We drove further down GA-15; about 12 miles south of Watkinsville. We turned right and drove up and back along Sand Pit – Ward Rd (B) in northern Greene County; this road connects GA-15 with S. M. Copeland Rd. This road has been a favorite for a long time. When we were volunteering on the Georgia Herp Survey some years ago, we would drive along this road to listen for, and record, frog calls. I recall sitting out one night in quite cold temperatures listening to the melodic calls of American Toads (Bufo americanus) in the distance to the south of the road.
The Sand Pit Rd turn-off is about 12 miles south of Watkinsville to the right just before you cross the bridge over the Oconee River. These sheds and silo to the east of the highway also serve as a landmark for the turn.
The gravel road runs almost level for some way and then very gradually climbs beside cultivated fields confined between woods on either side. At some point the road name changes to Ward Rd. This view looks back towards GA-15.
Where the pines have been cleared, the woods are composed of deciduous trees.
The road then enters an area of rocky ground and deciduous woods that come right up to the road. In late October, Narrow-leaf Sunflowers (Helianthus angustifolius) were blooming along this section of the road. Pearl Crescents (Phyciodes tharos) and Common/White Checkered Skippers (Pyrgus communis/Pyrgus albescens) butterflies were feeding on them.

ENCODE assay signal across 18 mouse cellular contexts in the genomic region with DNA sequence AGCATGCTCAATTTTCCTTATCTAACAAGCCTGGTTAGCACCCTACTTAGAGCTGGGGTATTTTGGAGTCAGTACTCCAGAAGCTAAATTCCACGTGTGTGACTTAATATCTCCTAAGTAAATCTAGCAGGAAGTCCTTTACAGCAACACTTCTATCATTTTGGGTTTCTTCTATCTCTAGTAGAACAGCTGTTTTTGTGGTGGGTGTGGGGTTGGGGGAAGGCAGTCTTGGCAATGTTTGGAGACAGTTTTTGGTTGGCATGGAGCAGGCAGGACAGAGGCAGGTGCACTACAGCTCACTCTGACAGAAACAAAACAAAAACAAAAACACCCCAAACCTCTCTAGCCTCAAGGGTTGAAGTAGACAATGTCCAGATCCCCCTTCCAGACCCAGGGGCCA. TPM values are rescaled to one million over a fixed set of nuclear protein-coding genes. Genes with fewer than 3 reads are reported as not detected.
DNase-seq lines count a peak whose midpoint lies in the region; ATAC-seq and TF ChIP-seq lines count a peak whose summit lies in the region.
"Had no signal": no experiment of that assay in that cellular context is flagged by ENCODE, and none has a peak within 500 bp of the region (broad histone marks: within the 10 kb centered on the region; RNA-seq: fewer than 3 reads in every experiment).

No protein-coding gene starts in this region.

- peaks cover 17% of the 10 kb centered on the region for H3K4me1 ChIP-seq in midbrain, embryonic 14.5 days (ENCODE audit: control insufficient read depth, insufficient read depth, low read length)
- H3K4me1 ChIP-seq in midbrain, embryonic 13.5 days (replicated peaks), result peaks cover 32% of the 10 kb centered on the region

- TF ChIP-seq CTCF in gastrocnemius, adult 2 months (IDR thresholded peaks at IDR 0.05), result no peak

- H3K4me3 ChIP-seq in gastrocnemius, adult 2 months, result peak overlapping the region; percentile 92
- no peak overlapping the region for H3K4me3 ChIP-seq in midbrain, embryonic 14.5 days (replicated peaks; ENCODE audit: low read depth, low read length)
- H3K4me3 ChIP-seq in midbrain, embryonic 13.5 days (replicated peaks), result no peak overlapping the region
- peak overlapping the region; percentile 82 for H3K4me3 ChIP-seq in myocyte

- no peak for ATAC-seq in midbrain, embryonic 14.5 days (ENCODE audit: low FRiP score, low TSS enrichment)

At S. M. Copeland Rd where we turned around and retraced out route to GA-15, there were some Smooth Sumac (Rhus glabra) bushes; these were about 10 feet tall.
Eastern Baccharis (Baccharis halimifolia), photographed in mid November, is not common in this area but there is a specimen bush on the south side of the road not far from GA-15.
This road may be interesting to check out next year.
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- Field Trip: Oconee-Greene County. Part 1, Elders Mill Covered Bridge